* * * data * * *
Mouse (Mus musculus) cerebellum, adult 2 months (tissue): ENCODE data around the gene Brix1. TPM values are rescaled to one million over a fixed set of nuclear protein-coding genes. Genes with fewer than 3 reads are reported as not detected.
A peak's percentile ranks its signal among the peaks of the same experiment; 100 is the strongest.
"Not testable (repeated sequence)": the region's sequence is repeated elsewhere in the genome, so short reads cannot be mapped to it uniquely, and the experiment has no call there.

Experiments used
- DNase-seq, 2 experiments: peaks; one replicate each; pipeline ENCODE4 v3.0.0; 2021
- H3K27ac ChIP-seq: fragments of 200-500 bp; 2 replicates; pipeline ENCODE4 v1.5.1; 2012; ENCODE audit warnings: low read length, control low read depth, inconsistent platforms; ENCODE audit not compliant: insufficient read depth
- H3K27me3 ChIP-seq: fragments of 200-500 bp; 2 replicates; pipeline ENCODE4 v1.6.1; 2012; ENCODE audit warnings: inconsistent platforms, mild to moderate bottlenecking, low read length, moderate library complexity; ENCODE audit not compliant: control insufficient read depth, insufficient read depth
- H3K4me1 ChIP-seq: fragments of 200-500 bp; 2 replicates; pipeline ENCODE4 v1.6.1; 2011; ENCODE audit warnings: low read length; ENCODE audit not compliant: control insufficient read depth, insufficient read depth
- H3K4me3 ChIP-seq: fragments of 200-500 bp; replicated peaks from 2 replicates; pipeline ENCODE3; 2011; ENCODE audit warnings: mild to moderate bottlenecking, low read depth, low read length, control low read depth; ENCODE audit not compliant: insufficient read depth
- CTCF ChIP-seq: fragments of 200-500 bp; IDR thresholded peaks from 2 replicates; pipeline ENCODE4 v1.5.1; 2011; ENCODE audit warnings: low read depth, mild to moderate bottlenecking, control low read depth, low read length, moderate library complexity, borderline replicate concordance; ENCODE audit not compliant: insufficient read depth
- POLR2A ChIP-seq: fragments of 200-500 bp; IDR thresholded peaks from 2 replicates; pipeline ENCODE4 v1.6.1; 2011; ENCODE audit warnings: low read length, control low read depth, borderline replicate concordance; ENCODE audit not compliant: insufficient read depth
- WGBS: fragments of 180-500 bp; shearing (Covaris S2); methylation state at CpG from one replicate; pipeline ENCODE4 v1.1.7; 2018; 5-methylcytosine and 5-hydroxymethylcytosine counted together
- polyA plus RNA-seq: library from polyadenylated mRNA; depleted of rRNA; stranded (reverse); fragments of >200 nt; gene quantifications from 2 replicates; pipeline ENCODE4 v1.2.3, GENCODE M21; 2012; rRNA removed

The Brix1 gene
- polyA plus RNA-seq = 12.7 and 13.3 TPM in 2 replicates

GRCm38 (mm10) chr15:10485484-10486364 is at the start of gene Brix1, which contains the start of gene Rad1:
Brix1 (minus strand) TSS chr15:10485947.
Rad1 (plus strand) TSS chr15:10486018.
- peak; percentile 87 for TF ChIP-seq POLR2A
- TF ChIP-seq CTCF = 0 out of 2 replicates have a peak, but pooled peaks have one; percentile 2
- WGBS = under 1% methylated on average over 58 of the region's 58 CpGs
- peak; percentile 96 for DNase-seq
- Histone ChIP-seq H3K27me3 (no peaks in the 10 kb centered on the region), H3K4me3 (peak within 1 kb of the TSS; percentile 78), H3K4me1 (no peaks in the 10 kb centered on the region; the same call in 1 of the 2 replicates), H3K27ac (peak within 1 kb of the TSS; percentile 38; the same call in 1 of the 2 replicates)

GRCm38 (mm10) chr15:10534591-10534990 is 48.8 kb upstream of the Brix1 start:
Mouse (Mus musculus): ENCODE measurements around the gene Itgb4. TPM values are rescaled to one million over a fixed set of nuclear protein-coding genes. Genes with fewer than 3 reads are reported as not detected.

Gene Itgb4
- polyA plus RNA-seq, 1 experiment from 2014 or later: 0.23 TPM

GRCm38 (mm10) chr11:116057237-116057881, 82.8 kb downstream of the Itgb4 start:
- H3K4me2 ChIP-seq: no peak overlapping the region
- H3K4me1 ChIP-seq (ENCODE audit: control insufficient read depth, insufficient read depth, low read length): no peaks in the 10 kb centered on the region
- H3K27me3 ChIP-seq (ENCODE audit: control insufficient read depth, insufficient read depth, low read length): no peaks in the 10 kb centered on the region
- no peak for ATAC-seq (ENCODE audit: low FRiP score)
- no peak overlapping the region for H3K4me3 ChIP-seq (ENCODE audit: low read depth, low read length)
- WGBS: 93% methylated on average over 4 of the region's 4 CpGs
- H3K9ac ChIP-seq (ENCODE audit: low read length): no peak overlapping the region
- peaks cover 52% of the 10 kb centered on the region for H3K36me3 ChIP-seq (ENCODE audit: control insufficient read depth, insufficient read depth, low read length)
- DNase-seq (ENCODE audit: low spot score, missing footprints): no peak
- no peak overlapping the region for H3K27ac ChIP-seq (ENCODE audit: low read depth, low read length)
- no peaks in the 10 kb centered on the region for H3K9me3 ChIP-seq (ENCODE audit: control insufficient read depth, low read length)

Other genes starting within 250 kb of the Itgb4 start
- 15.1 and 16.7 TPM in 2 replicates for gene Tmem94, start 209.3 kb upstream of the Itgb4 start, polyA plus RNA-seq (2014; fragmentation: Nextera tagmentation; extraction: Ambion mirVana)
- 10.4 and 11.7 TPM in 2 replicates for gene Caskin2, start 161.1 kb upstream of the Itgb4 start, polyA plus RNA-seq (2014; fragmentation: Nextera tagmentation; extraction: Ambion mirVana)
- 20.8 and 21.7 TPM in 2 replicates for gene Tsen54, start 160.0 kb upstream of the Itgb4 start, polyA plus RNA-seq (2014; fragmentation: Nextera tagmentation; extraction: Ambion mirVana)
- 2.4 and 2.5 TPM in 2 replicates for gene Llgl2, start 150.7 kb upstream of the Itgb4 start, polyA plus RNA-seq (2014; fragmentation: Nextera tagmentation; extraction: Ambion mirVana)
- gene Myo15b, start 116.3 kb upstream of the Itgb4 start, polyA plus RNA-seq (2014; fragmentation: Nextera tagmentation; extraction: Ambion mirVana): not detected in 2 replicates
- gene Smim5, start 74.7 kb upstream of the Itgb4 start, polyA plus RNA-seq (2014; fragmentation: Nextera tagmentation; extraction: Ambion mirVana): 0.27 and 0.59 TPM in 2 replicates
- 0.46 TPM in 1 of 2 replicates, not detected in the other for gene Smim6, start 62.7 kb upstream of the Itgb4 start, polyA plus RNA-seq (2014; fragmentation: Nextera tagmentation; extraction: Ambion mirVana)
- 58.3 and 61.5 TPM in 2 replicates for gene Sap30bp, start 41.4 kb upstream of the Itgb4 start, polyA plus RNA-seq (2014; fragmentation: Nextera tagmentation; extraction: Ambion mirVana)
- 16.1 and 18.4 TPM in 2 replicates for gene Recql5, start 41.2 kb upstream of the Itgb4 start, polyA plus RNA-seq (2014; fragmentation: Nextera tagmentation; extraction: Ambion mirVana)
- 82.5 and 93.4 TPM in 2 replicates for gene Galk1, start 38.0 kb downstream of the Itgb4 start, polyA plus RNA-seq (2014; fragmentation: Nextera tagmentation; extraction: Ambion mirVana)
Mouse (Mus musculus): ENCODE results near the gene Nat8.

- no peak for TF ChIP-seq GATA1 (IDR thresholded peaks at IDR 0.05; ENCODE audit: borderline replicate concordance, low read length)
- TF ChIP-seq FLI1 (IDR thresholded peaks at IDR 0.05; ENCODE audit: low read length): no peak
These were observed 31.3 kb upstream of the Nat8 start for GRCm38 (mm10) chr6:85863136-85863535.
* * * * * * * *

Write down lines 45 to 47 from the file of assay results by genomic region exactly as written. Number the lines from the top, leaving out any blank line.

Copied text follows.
- gene Myo15b, start 116.3 kb upstream of the Itgb4 start, polyA plus RNA-seq (2014; fragmentation: Nextera tagmentation; extraction: Ambion mirVana): not detected in 2 replicates
- gene Smim5, start 74.7 kb upstream of the Itgb4 start, polyA plus RNA-seq (2014; fragmentation: Nextera tagmentation; extraction: Ambion mirVana): 0.27 and 0.59 TPM in 2 replicates
- 0.46 TPM in 1 of 2 replicates, not detected in the other for gene Smim6, start 62.7 kb upstream of the Itgb4 start, polyA plus RNA-seq (2014; fragmentation: Nextera tagmentation; extraction: Ambion mirVana)